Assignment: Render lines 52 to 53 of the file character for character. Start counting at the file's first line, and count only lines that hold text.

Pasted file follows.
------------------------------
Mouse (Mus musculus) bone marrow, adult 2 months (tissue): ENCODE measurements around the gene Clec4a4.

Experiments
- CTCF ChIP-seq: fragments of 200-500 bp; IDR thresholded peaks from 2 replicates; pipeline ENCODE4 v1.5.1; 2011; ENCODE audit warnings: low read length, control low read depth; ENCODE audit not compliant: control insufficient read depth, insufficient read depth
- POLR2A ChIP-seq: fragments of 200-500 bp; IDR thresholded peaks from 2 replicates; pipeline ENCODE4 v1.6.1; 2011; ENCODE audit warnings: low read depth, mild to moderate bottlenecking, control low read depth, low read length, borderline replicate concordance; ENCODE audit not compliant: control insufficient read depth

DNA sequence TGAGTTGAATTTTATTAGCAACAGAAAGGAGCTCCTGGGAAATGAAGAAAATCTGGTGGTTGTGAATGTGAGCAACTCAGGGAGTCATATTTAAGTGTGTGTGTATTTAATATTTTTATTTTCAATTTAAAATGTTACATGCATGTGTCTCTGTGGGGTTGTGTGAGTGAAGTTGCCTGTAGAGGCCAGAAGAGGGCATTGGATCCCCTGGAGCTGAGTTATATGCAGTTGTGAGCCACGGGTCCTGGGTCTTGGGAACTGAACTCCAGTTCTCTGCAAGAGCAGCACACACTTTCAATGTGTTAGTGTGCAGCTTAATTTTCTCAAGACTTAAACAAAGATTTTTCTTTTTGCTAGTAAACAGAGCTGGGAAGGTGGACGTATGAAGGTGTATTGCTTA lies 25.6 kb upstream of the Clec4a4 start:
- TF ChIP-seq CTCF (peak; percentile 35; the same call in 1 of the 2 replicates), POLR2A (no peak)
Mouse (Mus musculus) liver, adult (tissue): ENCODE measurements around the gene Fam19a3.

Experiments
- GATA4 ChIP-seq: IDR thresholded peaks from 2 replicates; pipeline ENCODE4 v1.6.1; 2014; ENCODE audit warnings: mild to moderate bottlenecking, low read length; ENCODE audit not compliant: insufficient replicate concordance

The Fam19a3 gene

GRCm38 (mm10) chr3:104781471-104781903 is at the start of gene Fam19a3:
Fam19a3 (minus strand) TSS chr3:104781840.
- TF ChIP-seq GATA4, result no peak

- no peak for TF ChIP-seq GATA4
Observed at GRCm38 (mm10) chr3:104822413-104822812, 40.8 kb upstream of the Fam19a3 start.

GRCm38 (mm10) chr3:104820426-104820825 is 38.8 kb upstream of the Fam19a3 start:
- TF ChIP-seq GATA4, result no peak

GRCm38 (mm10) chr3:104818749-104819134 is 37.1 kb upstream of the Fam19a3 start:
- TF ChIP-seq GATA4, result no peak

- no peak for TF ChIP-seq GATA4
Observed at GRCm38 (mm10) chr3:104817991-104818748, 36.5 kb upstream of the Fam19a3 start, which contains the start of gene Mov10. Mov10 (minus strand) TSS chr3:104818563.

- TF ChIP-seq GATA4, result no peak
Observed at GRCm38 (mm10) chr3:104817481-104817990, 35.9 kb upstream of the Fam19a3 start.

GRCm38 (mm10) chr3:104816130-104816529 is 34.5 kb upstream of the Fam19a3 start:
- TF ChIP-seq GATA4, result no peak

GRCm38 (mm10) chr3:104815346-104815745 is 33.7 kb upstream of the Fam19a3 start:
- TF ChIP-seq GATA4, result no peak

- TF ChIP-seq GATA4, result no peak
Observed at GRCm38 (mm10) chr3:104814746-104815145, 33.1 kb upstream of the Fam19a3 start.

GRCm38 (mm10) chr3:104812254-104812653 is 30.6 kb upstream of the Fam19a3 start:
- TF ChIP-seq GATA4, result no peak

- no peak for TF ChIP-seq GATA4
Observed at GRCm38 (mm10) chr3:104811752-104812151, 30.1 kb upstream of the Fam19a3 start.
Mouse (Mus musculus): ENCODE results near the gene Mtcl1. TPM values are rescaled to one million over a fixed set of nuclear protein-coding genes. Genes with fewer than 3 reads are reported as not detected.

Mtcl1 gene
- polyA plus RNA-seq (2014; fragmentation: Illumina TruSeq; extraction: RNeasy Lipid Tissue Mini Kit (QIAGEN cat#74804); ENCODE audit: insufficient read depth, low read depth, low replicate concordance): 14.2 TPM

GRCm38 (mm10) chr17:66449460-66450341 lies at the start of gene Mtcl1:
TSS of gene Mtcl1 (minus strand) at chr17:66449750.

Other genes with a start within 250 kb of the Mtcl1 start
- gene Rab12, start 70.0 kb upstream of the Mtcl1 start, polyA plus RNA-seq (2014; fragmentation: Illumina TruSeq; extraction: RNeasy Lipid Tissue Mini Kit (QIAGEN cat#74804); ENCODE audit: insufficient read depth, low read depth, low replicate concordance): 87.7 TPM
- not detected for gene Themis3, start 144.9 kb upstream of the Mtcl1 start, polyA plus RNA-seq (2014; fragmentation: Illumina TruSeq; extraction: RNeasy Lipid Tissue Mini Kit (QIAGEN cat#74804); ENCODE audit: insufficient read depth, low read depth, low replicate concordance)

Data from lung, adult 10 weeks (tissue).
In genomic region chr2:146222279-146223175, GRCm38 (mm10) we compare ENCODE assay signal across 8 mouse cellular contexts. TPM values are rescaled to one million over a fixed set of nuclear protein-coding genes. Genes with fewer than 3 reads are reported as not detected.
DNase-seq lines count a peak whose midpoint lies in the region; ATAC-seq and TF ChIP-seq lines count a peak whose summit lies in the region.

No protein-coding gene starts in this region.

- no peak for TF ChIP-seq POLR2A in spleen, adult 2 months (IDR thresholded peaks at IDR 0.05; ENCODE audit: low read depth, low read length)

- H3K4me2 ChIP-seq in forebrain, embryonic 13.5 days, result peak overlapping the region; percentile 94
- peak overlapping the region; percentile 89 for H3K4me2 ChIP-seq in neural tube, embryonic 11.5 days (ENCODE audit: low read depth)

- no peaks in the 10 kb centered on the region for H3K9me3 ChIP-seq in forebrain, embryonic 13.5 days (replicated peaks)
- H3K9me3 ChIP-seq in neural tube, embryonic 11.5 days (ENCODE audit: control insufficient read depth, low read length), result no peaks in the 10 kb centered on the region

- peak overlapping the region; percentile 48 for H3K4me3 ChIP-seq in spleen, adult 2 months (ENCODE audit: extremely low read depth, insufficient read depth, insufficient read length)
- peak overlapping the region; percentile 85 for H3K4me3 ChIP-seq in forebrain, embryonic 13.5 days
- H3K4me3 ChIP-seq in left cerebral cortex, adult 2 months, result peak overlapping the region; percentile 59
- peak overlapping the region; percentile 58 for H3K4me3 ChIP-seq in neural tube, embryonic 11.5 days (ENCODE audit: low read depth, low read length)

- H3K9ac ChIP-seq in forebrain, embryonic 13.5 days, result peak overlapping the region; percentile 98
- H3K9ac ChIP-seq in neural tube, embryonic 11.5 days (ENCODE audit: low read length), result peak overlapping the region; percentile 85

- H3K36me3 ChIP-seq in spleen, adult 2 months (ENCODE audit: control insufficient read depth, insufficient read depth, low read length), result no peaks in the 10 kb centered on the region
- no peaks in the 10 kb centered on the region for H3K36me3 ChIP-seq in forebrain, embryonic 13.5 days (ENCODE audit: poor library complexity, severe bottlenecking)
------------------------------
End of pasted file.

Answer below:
- peak overlapping the region; percentile 85 for H3K4me3 ChIP-seq in forebrain, embryonic 13.5 days
- H3K4me3 ChIP-seq in left cerebral cortex, adult 2 months, result peak overlapping the region; percentile 59